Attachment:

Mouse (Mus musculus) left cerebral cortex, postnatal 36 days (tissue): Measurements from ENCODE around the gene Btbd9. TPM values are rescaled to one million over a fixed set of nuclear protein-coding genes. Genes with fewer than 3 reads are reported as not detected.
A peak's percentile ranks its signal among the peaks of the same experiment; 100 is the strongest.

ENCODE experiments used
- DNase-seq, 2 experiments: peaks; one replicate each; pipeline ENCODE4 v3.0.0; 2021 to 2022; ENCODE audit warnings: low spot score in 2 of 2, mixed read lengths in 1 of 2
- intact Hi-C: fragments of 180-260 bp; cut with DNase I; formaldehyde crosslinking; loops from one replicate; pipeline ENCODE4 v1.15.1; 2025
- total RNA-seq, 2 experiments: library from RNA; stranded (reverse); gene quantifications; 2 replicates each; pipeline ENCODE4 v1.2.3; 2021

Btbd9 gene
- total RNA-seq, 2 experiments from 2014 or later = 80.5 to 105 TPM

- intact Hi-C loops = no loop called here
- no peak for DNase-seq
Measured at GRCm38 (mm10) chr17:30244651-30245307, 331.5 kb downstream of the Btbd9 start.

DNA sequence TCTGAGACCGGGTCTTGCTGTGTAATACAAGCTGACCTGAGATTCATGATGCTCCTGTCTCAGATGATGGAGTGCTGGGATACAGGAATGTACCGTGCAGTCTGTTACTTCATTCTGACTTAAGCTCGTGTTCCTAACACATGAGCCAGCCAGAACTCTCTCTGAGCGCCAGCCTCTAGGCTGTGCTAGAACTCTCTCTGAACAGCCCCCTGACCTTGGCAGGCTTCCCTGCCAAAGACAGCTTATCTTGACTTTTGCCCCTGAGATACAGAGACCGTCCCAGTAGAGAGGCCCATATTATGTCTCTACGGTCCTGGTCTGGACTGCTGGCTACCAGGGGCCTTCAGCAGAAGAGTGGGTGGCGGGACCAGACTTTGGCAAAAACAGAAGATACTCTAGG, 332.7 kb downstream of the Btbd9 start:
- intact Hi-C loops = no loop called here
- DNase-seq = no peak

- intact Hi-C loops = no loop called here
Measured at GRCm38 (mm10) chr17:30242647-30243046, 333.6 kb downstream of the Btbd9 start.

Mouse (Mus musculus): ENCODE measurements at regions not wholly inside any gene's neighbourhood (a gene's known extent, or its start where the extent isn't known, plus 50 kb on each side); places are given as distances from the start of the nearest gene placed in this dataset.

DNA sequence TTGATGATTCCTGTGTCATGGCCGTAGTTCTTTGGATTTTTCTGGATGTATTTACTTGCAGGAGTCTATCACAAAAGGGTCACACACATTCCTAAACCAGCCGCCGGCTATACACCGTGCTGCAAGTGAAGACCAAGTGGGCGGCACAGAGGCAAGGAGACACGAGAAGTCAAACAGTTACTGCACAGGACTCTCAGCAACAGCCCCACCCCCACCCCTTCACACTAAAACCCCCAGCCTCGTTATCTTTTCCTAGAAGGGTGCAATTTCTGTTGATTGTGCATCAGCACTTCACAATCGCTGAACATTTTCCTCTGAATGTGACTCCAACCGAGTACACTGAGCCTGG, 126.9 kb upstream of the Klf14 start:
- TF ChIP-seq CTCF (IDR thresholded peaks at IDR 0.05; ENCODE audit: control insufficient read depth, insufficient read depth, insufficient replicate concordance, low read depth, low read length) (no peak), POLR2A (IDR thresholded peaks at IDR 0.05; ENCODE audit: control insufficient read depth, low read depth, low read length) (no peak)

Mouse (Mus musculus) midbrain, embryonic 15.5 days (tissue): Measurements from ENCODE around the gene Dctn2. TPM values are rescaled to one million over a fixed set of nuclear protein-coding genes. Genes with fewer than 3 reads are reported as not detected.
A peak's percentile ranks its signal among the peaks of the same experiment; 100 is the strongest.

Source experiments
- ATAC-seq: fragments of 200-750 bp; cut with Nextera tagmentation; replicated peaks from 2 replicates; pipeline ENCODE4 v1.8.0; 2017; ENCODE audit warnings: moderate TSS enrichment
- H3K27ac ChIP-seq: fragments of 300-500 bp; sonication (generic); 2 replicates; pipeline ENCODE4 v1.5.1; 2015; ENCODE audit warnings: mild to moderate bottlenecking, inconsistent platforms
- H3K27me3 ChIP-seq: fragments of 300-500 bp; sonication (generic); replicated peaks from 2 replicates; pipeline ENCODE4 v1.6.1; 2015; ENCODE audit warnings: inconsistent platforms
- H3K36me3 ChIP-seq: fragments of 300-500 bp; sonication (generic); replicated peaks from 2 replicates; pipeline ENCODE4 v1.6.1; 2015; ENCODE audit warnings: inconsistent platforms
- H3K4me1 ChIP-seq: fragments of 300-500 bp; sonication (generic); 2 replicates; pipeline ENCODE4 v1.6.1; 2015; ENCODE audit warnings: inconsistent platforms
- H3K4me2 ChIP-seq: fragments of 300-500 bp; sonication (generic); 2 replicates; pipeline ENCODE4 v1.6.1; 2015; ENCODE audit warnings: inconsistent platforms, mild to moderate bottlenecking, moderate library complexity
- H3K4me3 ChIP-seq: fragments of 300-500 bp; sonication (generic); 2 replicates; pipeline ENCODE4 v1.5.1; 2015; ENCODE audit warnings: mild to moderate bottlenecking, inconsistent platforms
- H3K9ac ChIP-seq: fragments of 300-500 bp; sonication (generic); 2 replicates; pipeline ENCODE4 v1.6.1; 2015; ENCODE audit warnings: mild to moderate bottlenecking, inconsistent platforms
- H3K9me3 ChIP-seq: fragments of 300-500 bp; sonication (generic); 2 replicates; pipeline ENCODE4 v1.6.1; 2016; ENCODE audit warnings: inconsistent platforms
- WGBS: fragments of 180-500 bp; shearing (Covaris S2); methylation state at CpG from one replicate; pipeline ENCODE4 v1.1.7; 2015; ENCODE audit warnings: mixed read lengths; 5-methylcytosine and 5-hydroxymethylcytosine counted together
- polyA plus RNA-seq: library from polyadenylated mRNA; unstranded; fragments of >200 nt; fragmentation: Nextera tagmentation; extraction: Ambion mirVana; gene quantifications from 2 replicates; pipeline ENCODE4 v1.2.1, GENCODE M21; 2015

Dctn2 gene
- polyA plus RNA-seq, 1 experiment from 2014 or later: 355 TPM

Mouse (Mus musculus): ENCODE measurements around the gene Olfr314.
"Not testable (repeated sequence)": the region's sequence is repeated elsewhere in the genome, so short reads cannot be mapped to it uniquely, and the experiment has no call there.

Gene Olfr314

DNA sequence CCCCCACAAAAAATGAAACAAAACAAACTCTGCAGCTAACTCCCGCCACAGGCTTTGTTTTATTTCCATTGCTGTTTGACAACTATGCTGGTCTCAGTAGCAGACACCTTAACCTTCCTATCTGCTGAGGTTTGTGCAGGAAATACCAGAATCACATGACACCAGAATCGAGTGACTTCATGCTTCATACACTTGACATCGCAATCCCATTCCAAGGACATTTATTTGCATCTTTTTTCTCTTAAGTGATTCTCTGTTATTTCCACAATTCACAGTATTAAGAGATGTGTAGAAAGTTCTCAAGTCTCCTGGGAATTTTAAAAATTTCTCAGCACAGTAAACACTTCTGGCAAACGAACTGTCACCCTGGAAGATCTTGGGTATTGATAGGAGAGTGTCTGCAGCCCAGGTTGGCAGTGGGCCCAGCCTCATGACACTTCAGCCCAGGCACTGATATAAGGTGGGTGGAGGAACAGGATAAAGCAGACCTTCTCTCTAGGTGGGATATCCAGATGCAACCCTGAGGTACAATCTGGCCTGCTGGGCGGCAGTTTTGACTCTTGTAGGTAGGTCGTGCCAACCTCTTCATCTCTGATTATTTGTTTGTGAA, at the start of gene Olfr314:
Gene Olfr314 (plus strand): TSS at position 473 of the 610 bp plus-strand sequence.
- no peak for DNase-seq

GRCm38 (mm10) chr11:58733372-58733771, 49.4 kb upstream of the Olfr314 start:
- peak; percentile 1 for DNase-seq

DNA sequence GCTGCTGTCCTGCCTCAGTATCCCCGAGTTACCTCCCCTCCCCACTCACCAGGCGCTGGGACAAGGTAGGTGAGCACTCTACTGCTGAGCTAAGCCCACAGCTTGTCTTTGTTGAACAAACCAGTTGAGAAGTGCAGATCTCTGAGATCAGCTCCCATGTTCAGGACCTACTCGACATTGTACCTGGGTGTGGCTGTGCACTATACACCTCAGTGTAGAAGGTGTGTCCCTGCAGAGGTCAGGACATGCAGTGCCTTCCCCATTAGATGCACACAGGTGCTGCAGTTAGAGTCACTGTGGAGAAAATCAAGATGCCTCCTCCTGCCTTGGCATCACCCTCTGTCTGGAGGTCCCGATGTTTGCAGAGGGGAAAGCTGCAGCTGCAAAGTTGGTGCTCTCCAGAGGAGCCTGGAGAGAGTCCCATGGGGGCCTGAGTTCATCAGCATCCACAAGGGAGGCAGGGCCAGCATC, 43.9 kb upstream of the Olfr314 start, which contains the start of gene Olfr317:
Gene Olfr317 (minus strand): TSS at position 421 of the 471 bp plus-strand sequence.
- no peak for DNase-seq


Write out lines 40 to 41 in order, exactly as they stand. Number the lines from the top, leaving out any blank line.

Gene Olfr314 (plus strand): TSS at position 473 of the 610 bp plus-strand sequence.
- no peak for DNase-seq